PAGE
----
Druid Prophecy – free will—nothing set in stone

The British Druid Order Forums BDO Public Forum Druid Prophecy – free will—nothing set in stone

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  • #12479
    Anonymous

    Just because something is seen in the cards or scrying bowl does not mean it will come true, but that it may happen if people don’t change their ways. Prophecy thought of as predestination only gives people the excuse to continue on polluting the earth or destroying their own health. It’s like and older person who won’t stop smoking tobacco because they think they are going to die in three years anyway. It is a negative take on life. Most pagans hate dogma because it take away free will, and does not allow for self investigation of the way the world really works. Being a druid makes me feel like I am part of a tribe and feel the roots of celtic life, fields merge, and telepathy makes us aware of a larger spiritual community, a larger inclusive bubble. Further, conversation is really important to healing the planet, so we have to be inclusive. Get planetary. A better signal to noise ratio, =we live in a uninvest of infinite dimension. Peace for I cop to the existence of the source, rings like a bell, chanting awen, we are here, we hear you, a continuum is not a duality, because thought can manifest on the material plane. Could it all be one thing including everyone all the time, that Mahayana cruise ship.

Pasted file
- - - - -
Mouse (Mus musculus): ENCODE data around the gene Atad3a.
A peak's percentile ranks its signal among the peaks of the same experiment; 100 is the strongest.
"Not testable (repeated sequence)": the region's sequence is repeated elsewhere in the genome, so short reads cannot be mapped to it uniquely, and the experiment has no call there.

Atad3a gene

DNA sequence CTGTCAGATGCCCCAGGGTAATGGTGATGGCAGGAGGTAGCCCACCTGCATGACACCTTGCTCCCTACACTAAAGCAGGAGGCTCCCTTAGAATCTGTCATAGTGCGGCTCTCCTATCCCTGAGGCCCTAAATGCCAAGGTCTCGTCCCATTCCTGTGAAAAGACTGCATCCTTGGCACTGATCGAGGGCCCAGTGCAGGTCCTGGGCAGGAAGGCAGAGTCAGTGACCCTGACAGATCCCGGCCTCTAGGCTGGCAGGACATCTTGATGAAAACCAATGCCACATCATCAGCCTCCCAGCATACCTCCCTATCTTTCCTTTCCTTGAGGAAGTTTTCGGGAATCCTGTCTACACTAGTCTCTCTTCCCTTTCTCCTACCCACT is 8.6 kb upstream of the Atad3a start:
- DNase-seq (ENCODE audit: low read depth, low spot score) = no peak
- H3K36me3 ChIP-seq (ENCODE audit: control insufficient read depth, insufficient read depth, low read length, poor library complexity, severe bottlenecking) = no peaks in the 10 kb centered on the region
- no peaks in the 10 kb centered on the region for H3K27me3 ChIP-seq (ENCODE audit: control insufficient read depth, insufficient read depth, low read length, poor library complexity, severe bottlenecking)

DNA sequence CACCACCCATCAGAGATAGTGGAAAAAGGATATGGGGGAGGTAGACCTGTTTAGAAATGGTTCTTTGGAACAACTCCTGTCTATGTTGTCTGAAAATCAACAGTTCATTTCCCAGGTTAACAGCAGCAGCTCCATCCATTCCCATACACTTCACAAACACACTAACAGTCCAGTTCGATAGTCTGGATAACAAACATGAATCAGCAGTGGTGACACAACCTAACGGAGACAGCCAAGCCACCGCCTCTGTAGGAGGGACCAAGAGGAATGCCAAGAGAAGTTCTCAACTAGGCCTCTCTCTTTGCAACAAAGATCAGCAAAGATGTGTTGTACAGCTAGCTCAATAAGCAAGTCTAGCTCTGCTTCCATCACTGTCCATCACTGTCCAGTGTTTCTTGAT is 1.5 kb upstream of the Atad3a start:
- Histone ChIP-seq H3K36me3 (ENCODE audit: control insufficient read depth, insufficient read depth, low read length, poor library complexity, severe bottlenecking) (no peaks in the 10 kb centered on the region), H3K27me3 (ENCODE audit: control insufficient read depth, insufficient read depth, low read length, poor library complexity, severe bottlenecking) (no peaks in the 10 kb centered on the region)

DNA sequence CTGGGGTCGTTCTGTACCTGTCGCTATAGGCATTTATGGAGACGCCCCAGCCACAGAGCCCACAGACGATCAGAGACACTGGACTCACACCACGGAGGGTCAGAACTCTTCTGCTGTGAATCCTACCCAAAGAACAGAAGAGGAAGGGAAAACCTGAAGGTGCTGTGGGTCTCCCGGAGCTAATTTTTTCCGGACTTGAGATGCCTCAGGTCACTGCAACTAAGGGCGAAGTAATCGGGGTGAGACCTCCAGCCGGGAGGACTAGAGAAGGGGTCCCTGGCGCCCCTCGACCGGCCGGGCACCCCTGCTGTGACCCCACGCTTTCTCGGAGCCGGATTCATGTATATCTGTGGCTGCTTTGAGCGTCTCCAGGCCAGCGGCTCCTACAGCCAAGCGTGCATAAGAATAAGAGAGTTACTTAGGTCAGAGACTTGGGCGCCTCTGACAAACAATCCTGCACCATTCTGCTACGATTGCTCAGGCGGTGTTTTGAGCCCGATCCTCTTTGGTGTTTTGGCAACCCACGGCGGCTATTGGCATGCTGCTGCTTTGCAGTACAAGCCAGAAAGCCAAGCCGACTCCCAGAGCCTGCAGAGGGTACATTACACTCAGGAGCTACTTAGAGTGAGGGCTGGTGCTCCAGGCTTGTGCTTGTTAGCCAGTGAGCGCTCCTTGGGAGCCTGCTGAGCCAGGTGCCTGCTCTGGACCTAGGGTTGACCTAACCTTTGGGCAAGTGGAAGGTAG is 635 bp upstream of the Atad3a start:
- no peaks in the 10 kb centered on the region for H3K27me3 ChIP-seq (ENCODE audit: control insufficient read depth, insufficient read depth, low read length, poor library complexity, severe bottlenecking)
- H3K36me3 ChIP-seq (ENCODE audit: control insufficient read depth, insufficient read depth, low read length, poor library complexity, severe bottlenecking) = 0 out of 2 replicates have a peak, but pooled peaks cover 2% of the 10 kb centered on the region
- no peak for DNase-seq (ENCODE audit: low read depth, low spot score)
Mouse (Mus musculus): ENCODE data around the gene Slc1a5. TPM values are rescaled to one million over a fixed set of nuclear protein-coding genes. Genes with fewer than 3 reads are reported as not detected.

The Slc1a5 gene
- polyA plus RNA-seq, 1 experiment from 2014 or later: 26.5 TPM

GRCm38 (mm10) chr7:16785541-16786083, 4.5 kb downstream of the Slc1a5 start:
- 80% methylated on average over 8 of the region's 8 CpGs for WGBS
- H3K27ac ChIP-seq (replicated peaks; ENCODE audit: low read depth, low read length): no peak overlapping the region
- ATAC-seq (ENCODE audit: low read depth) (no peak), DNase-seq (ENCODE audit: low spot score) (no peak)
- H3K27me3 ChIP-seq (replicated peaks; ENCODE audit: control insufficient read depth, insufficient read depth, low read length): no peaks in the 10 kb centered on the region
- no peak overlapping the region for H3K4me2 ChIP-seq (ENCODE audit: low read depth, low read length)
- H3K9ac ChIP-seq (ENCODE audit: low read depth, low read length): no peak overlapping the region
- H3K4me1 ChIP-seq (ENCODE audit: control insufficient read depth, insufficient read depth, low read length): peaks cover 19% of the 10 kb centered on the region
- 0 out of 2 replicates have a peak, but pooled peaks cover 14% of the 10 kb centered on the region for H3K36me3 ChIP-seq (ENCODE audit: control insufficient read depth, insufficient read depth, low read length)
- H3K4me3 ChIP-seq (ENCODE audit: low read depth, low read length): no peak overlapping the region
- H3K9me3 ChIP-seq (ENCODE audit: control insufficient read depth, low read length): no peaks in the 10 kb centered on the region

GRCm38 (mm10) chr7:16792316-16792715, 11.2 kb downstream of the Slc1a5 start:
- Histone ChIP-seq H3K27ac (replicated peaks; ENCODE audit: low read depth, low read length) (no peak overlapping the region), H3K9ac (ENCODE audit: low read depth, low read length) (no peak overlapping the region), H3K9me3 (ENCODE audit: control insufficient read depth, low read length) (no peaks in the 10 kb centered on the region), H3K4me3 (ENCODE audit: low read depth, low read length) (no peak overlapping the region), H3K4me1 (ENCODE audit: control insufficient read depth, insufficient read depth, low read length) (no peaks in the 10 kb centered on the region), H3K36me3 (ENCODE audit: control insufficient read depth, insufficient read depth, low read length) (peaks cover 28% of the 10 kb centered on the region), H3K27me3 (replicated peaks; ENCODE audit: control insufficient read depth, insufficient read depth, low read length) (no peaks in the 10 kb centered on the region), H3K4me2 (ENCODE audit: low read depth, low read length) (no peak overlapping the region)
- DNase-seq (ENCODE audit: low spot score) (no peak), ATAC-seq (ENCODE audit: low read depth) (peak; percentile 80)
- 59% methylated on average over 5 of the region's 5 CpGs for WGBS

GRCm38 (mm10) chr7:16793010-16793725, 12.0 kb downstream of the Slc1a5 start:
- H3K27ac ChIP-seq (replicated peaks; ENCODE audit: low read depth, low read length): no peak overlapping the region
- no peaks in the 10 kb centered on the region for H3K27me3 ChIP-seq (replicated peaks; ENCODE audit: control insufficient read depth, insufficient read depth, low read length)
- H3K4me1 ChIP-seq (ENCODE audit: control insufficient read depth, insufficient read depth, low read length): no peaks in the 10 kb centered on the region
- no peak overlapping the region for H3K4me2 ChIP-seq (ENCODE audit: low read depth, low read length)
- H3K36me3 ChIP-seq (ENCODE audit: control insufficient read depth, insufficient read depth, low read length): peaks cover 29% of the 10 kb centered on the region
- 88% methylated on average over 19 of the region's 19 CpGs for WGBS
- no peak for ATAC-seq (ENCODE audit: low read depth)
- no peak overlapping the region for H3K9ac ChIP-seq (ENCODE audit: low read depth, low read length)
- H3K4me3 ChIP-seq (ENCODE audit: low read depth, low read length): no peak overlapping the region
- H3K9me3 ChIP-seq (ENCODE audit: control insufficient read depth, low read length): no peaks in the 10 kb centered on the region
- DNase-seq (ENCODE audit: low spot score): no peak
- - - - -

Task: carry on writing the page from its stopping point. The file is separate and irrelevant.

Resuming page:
#12480
    david poole
    Participant

    I have to disagree with you here Startree, just because we use divination does not make us wrong to do so I am detecting an implied criticism here. Divination can be very useful in helping to make the right decisions or to avoid making the wrong ones, it can provide useful ideas or suggestions for changing our lives. Divination does not change our principles, we can use divination and still care for the planet. Perhaps you are referring to another religion here, one that believes in comforting itself while continuing along its same old ways. That would allow a lot of harm to be done without recognising the need for change.

    #12482
    Anonymous

    Hi David, I am all for druids using divination, I don’t know where you are getting the concept that I don’t. However, I am against predestination, and the future can always change if we will change our behavior. I use tarot cards all the time. Just because you see something in divination does not mean it will come true. We have free will. Just look at what the christians have done to the planet because they think the Bible end time stories and the return of Jesus prophecy is true and that it will happen no matter what. It gives the Christian an excuse not to try to change and make a better future. Divination tells you what is the most probable outcome if things don’t change. And divination also helps you to see what you need to change,

    Divination can be very useful in helping to make the right decisions or to avoid making the wrong ones, it can provide useful ideas or suggestions for changing our lives.